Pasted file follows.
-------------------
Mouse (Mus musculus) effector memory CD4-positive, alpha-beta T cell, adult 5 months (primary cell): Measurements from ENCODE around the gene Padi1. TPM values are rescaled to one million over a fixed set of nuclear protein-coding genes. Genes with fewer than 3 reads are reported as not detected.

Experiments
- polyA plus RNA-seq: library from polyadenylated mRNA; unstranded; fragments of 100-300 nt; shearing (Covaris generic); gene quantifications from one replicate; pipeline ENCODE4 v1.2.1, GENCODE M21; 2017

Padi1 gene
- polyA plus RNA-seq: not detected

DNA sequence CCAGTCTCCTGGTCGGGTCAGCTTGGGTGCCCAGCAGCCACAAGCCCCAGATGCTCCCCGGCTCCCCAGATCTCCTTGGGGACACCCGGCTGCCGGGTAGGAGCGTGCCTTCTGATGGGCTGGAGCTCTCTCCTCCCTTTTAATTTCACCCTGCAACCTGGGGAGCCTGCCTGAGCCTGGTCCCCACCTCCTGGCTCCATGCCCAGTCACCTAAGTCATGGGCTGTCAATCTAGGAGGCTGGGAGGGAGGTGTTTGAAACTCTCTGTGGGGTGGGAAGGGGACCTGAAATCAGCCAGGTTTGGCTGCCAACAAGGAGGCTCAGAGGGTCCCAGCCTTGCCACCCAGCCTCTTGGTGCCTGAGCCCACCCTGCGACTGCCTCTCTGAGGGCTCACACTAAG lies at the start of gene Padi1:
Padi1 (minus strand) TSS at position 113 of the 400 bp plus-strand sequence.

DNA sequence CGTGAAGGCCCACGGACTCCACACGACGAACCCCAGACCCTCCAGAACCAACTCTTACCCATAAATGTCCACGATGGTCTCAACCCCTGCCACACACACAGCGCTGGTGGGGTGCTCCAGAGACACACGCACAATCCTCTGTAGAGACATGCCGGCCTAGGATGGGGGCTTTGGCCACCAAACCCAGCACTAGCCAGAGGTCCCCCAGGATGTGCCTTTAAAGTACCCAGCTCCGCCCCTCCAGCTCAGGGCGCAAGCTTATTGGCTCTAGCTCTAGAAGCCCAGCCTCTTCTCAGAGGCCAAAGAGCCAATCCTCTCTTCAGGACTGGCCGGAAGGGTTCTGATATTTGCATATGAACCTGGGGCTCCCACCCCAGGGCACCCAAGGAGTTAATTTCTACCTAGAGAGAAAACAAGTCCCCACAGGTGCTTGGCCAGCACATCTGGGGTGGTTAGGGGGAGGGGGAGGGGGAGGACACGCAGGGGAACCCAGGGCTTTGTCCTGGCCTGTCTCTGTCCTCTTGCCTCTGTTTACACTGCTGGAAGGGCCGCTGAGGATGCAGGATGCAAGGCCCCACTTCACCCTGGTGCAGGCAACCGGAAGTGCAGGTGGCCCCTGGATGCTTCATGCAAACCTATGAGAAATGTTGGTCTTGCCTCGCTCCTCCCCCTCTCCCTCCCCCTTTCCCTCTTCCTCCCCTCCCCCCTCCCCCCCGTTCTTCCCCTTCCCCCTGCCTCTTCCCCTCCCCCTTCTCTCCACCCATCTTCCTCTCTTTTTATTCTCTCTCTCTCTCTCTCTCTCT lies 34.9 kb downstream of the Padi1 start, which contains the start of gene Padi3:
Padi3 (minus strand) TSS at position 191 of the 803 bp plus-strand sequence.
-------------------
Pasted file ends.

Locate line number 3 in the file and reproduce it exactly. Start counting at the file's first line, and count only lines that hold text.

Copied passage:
- polyA plus RNA-seq: library from polyadenylated mRNA; unstranded; fragments of 100-300 nt; shearing (Covaris generic); gene quantifications from one replicate; pipeline ENCODE4 v1.2.1, GENCODE M21; 2017